Color of Space

Track Listing
1. "Ripple in Time" - 5:03
2. "Mars Direct" - 3:32
3. "Ebb and Flow" - 7:33
4. "Who We Are" - 8:45
5. "Strange Attraction" - 6:19
6. "Lenses" - 15:52

self produced

singularity.jpg (3028 bytes)


More Releases by Singularity:
this is the debut
Related Releases (in sound):
Ayreon (space rock)
Marillion (vocal melodies, keyboard)
Rush (vocals, bass)


Singularity produced and released Color of Space in 1999. The band plays a brand of progressive rock that combines various aspects of Rush and Marillion. This combination makes them sound a little like Ayreon some times. The Rush similarities stand out the most blending the best aspects of 2112/Hemispheres-era Rush (long, epic songs) with Permanent Waves/Moving Pictures-era Rush (catchy vocal melodies). The combination works.


1. "Ripple in Time"
This song starts off with some fabulous bass work that is quickly joined by guitar and drums. Singer/bassist Andrew Goldhawk has a beautiful voice. Vocally, he's like a softer, sweeter version of Geddy Lee (Rush). Goldhawk's bass work is very much in a Geddy Lee vein, too. "Ripple in Time" is a mid-tempo and very smooth song. It is very much in a Rush vein but happier and more upbeat than Rush is generally thought of. All four musicians are very good and the song flows along perfectly. The vocal melodies are infectious and beautiful.

2. "Mars Direct"

This is an instrumental very much in a Rush vein. It is a fairly interesting instrumental but it isn't really my thing. Still, Singularity shows that they are capable musicians.

3. "Ebb and Flow"

This track, like number one, can be classified as "happy Rush". Goldhawk's voice is smooth. Spacey keyboards are very prominent throughout this song. "Ebb and Flow" has a quirkiness to it that is attractive and fun (yes, it's okay for music to be fun). This is a good, mid-paced song with some amazing vocal melodies. Yeah, beautiful vocal melodies do it for me every time.

4. "Who We Are"

This song is much more relaxed than the previous three. The vocal melodies are absolutely gorgeous. Goldhawk's vocals are stunning. The song shifts gears a few times which shows Singularity's ability to write catchy and complicated songs. Too many so-called progressive bands today have (or have never had) the ability to balance both qualities.

5. "Strange Attraction"

Another quirky, unusual song, "Strange Attraction" is appropriately titled; this song is both strange and attractive. This is another good song.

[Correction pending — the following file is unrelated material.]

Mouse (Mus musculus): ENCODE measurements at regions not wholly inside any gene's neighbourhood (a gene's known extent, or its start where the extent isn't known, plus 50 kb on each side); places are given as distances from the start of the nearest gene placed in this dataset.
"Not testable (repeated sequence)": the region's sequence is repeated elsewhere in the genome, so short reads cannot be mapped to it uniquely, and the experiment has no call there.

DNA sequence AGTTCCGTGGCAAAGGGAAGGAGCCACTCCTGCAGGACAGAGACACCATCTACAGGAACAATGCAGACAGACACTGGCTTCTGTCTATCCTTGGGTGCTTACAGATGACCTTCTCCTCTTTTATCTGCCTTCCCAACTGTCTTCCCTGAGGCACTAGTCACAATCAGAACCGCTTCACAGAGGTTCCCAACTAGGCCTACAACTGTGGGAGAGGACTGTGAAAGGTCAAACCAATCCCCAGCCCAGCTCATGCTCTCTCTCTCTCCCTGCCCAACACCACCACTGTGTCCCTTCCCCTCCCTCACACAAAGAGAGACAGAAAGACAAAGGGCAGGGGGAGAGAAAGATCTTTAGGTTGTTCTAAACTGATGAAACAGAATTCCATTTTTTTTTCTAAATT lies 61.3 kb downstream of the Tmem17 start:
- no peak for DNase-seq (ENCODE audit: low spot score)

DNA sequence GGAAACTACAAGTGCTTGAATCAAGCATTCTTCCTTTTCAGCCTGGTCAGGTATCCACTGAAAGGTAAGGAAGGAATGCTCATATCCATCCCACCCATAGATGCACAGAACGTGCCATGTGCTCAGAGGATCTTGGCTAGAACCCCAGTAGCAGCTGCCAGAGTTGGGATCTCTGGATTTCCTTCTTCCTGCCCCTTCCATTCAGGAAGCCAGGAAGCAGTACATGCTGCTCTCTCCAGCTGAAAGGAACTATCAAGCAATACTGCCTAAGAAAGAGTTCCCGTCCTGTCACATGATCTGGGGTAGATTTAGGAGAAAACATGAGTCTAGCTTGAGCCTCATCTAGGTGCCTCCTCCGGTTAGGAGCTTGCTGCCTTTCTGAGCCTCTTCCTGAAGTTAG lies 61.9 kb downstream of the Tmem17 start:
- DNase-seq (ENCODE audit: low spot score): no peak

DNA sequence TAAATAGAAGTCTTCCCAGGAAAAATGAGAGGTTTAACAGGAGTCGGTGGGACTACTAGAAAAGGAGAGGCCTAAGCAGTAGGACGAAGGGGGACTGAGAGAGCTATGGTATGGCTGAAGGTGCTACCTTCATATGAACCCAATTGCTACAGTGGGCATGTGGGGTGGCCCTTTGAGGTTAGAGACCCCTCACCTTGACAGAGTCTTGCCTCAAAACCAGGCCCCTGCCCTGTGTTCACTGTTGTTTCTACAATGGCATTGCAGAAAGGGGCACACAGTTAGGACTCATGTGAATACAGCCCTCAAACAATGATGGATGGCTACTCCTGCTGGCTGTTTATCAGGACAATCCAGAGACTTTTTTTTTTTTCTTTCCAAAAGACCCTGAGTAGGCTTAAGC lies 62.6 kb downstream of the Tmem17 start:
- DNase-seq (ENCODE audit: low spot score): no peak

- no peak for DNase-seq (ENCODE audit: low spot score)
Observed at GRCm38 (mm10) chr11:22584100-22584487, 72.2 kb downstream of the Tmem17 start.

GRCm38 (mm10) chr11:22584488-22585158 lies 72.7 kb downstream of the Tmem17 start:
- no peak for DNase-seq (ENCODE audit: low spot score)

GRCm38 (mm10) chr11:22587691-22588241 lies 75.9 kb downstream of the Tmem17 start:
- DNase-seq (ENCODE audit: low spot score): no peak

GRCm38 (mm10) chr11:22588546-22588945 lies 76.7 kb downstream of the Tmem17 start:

6. "Lenses"

This song has many of the same qualities that were present in the previous five tracks: Smooth vocals, pretty vocal melodies and catchy song writing. The only down side to the song is that it is a bit too long and I think it suffers because of this. Still, it isn't bad.


I've been quite critical, in a negative fashion, toward many prog rock and prog metal bands when it comes to originality. The term progressive has almost become meaningless as most so-called prog bands are anything but prog. Instead, many of these bands copy other prog bands to death. This inbreeding is killing the genre as most progressive bands refuse to look outside of prog to other forms of music for inspiration. New ideas can be found in abundance if they'd just look. That being said, Singularity, a band who's main influences seem to be Marillion and Rush, aren't exactly breaking any new ground, but they are doing what many bands tend to forget: They write good songs. I've been overly critical of many bands that have limited influences, but when the song writing is a strong as it is on Color of Space, who cares which bands they sound like because when it comes down to it, it's the songs that count. Good job, Singularity, this is a good CD. Check out for more information about this wonderful band.

Ratings and Wrap Up:

The Best: The song writing is good. These guys know how to put together unusual but catchy tunes.
The Worst: Some of the songs could have been better had they been shorter and tighter.
The Weird: Singularity infuses beautiful vocal melodies with a touch of weirdness. The Rest: These guys deserve to be signed to a major label.

Review by Joesph White -

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